Ashok was curious, and while he wanted nothing more than to get into the session, he
was seasoned enough not to let it show.
‘I’m sure you’re wondering why it is I wanted to see you, Dr. Virani,’ Rakesh
asked while unbuttoning his impeccably tailored pinstripe suit.
‘It certainly did cross my mind.’
‘Well, why does anyone want to see a psychiatrist? To hear themselves talk of
course!’ Rakesh smiled, easing Ashok somewhat.
The irony wasn’t lost on Ashok. In this situation, it was he that was supposed to calm the
patient. However, the stature of Mehta was so immense, he couldn’t help but feel out of
‘Doctor, I am sure you are aware of my public image and standing in society?’
‘I am,’ Ashok nodded, maintaining his poise.
‘Then you understand that anything discussed in this session cannot leave this
office, regardless of circumstance.’
‘I’m surprised you’re asking, Mr. Mehta -’
‘Please, call me Rakesh,’ he interrupted.
‘ - Rakesh, since you must be well aware of the doctor-patient privilege we are
‘Indeed I am doctor, but I do need to protect my interests. Certainly, you
‘Then you wouldn’t mind signing this confidentiality agreement?’ he asked, as he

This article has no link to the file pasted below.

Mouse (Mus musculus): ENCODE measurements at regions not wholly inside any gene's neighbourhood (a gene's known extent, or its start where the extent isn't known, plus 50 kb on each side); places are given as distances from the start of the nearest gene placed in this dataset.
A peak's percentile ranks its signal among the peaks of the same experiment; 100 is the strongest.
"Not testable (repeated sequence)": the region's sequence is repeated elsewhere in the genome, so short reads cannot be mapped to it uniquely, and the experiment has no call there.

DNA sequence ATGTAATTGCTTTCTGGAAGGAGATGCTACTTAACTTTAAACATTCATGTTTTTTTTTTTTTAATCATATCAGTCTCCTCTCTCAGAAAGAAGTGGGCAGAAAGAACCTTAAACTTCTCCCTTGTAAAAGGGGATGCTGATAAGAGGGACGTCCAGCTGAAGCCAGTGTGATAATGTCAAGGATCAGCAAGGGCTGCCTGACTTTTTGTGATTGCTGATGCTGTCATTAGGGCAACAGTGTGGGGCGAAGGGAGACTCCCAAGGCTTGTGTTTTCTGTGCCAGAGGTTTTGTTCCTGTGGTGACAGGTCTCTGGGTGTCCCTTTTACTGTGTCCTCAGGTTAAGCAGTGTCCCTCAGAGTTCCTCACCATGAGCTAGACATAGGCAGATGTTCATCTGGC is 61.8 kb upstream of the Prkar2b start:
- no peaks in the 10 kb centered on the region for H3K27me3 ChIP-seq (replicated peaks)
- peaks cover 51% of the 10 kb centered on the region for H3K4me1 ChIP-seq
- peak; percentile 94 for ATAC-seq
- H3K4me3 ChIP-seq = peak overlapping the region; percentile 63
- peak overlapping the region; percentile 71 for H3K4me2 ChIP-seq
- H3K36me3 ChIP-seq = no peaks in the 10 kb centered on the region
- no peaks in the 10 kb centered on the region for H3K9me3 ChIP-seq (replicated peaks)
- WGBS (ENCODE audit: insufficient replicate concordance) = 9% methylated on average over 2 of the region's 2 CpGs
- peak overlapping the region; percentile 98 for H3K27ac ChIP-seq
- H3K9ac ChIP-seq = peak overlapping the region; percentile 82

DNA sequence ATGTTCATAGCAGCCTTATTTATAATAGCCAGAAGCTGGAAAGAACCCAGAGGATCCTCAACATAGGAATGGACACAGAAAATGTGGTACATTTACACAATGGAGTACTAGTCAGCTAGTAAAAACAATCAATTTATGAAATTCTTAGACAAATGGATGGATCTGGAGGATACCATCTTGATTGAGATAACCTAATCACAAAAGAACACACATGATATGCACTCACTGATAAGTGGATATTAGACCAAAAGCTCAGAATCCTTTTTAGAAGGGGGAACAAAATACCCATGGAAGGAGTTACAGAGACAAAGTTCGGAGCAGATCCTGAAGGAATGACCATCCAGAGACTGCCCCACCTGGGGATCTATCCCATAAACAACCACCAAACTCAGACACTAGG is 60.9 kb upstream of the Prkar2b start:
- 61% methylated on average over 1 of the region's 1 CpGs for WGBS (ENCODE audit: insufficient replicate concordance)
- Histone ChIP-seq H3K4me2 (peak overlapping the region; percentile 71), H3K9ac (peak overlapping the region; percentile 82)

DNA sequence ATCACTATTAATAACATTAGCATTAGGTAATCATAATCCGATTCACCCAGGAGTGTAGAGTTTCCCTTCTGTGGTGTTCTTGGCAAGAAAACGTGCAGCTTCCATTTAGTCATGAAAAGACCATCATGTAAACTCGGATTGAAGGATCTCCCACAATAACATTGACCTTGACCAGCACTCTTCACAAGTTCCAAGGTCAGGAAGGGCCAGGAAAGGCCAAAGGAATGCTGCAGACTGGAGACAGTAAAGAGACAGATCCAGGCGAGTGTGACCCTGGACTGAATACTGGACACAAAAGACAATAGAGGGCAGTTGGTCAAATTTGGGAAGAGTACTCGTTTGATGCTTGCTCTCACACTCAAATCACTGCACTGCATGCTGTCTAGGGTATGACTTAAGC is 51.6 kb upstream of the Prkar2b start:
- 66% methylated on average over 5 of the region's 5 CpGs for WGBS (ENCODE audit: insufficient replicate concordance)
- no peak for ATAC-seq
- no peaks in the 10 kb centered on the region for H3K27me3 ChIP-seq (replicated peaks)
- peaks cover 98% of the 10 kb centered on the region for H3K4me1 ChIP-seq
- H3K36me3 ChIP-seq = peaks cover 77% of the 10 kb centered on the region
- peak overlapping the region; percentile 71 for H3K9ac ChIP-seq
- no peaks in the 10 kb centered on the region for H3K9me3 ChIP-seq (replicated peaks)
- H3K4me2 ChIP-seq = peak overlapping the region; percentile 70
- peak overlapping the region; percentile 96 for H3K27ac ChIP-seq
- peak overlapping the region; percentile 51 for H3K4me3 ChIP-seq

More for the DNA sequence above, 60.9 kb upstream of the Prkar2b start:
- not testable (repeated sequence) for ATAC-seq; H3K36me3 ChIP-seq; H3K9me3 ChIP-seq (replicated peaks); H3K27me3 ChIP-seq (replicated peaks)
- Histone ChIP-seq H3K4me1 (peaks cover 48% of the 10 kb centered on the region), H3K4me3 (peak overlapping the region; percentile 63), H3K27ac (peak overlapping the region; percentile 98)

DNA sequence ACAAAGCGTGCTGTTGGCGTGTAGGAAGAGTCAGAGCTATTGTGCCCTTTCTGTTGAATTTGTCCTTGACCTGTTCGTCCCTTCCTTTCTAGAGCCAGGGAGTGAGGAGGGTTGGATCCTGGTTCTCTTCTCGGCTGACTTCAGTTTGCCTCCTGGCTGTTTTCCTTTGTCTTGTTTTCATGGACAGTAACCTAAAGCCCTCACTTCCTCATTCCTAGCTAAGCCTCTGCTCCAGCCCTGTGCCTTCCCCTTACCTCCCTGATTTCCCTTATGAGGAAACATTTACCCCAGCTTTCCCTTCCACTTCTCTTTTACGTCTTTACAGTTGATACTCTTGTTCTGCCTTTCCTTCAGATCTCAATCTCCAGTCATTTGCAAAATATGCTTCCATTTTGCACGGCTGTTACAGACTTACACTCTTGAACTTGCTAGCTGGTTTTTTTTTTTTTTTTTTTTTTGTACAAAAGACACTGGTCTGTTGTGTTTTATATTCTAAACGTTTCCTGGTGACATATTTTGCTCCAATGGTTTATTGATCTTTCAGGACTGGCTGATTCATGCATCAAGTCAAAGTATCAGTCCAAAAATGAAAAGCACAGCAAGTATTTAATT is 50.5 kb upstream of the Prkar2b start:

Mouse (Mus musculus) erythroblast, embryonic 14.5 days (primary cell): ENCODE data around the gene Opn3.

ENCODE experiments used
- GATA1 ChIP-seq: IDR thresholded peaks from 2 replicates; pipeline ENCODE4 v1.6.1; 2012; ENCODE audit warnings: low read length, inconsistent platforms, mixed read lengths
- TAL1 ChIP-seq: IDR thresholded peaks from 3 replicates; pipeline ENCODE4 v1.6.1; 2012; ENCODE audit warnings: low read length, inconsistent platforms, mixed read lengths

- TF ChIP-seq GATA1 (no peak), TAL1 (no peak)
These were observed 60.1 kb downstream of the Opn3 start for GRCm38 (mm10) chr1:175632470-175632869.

pulled out an envelope.
‘Rakesh, I assure you this is not necessary.’
‘I hate to put you in this position but this is a necessity for me,’ his tone now
‘I can’t sign any documents without my lawyer having a look first.’
‘Then I’m sorry, but I can not continue this session without a signature on these
Mehta stood up and began to place the envelope in his pocket. Ashok twitched, and was
uncertain about what to do. He justified the situation to himself; what would a man of
Mehta’s prominence want to swindle a mediocre psychiatrist like him for?
‘Please, Mr. Mehta’, he stood, ‘we’re here to help, and if this is what we need to
do to guarantee you peace of mind, then so be it,’ he reached out for the papers.
‘Thank you, Doctor. I understand I’ve put you in an awkward position, but it is a
necessity.’ He handed over the envelope, ‘I assure you it’s nothing more than
regular boilerplate information. Basically, if any of our session is disclosed to
anyone, I can sue you for everything.’
Ashok’s hand paused an inch above the paper and he looked up, disturbed.
‘I’m sure that won’t happen…it’s not as if you intend to leak any details to the
tabloids, are you?’ he smiled.
Ashok smiled nervously. He signed and handed the documents to Rakesh, before sitting
down, feeling a little rattled.
‘Shall we begin?’
‘Yes, let’s. Do you mind if I walk around, Doctor? I prefer to walk and talk, it
helps me communicate. I hope that’s alright?’
‘Whatever you’re comfortable with, Rakesh.’
‘Thank you.’ Rakesh walked around, absorbing the vast amount of information
that surrounded him. He inspected Ashok’s degrees, his books, even the family
‘What a beautiful family, Doctor. Is that your son?’
‘Yes, his name is Jai.’
‘Thank you, but you haven’t come here to talk about my family, have you?’
‘Of course not,’ he laughed, ‘I’ve come to talk to you about mine.’ He turned
towards Ashok and smiled. ‘Do you know anything about my family, Doctor?’
‘Well I know what I’ve read. You lost your parents at a young age and were
raised by your uncle and aunt who dealt in garments. That’s pretty much it.’